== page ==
It is hardly the first nor the last time I will come across a Mountain of Greed. We have made extraordinary progress in areas pertaining to the skies, the seas, connectivity etc, but seem to grapple with the simple fact that we have one finite resource on which to live. There are no garages to be built for Earth. No extra closets. This is it.

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I sound extraordinarily sententious in this post, so maybe what we need is a reward system for eco-sustenance, so each of us can tap into the Naturalist nestled in us.

To see a world in a grain of sand
To see a heaven in a wild flower
– William Blake

 

Frog & Toad’s Wisdom

Dinner was done, the kitchen was clean enough, and the children were smelling delightful after a hot bath (They looked and smelled like mops after playing all evening just an hour ago). The kindergartner and I had read a children’s book. After a few minutes, I thought I heard the rhythmic breathing that meant he fell asleep and, I started fiddling about with the phone. I had started with the intention of checking my email, and had gone all over the place, finally grazing my Facebook feed.

Every now and then, an article pops up in my feed exhorting me to rise to greater heights and tell me in 10 easy ways how to become a Better Person. Over the past decade, the nature of these articles has changed. At first, it said great things like Manage Priorities in your list and how best to Stick to Plan and all that.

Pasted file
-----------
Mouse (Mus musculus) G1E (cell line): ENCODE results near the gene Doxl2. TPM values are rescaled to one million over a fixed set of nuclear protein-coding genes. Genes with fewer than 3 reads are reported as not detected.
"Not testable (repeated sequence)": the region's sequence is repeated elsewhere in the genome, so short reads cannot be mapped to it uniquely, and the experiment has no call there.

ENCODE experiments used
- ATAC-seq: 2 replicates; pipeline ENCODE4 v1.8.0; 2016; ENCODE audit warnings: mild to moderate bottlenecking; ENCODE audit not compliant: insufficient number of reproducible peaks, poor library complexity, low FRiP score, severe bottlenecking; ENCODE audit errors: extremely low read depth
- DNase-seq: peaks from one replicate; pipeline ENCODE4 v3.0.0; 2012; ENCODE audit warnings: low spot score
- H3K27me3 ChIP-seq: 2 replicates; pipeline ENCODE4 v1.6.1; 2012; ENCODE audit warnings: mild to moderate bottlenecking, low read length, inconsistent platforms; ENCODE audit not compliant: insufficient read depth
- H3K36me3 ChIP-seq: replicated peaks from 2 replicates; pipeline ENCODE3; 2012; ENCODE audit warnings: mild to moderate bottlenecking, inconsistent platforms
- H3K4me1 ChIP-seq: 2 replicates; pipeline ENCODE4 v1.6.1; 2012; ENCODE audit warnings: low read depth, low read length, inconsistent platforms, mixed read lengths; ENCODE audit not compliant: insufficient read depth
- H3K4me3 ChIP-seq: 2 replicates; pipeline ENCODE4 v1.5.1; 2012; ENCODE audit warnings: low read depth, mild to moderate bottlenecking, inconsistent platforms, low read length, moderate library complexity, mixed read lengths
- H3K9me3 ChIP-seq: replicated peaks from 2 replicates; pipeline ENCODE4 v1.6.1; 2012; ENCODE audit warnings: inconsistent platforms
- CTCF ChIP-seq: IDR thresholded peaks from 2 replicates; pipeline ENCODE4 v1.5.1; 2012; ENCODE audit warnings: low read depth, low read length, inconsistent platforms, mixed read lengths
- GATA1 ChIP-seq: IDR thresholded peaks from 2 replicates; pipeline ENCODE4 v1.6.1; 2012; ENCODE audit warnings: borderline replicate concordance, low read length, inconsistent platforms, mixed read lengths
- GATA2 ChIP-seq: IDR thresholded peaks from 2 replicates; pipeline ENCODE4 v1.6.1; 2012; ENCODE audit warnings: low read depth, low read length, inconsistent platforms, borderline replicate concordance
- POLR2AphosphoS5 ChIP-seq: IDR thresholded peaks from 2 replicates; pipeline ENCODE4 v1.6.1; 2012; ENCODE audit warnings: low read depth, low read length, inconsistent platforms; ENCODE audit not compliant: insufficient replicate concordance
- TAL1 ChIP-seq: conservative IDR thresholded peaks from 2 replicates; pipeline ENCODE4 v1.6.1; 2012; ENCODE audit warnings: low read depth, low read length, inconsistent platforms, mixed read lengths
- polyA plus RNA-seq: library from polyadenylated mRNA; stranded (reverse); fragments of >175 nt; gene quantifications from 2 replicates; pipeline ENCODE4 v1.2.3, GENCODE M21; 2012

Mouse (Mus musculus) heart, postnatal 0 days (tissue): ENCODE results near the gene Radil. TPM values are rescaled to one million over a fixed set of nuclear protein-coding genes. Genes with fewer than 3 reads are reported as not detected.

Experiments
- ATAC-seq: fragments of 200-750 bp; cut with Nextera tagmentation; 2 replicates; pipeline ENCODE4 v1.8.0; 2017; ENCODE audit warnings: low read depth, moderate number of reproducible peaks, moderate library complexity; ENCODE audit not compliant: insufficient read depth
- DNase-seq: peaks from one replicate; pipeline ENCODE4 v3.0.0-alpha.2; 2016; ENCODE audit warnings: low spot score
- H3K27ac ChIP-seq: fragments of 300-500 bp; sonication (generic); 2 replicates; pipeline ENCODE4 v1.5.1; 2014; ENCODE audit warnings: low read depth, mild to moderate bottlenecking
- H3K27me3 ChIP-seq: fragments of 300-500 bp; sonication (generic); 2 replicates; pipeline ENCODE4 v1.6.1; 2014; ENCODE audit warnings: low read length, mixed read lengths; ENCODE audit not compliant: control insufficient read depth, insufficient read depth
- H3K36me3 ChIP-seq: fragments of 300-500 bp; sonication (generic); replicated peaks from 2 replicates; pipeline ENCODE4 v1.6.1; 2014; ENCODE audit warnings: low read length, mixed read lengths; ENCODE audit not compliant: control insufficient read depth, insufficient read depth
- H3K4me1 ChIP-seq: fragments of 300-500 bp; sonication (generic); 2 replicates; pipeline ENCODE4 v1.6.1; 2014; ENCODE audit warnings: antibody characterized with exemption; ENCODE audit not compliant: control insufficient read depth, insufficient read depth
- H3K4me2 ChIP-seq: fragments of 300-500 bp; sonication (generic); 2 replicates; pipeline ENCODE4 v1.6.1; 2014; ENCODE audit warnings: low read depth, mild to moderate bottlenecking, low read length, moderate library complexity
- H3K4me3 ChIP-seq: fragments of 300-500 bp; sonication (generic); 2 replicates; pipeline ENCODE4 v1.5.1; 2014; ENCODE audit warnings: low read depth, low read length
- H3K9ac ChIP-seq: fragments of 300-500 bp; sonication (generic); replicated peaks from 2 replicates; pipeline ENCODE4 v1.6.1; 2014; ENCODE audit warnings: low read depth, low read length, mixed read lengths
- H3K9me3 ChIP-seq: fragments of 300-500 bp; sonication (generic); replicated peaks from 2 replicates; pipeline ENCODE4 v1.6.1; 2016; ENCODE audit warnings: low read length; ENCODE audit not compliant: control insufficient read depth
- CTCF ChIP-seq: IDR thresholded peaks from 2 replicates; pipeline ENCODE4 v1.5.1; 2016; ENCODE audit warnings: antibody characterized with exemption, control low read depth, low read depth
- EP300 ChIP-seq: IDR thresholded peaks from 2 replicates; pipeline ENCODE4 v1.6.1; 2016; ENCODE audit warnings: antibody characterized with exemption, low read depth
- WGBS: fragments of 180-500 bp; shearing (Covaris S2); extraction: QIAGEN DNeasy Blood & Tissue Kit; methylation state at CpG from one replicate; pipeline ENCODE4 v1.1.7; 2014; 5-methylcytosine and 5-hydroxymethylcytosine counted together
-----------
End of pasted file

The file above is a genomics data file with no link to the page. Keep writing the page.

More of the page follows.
Now, things have been taken down a couple of notches. We will get you effective to the point of Making Lists. Then, you are on your own. Go back to your phone if you like. If you want to stick to the lists, you must already be efficient enough, the articles say and throw up their hands.

This one told me how to Be Productive in the age of notifications.

‘It has been a long time since we read Frog & Toad’, said a sleepy child’s voice by my side. I looked up and the pair of us started laughing.
‘You didn’t sleep yet!’
‘No!’ he chuckled.
I gladly set aside my phone – pesky little thing telling me how to be Effective and Efficient. Like I wanted that. Pssk Tssk and Zsssk.

’Let’s read it then!’, I said. ‘Yeah!’, he said, and we settled down together. I love those books. I am drawn to the simple problems, the bonds of friendship that endures between them and the humor in them.

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Frog & Toad Eat Cookies

Frog & Toad sat at the tables eating cookies out of a jar. Frog had made the cookies and the friends could not stop eating them.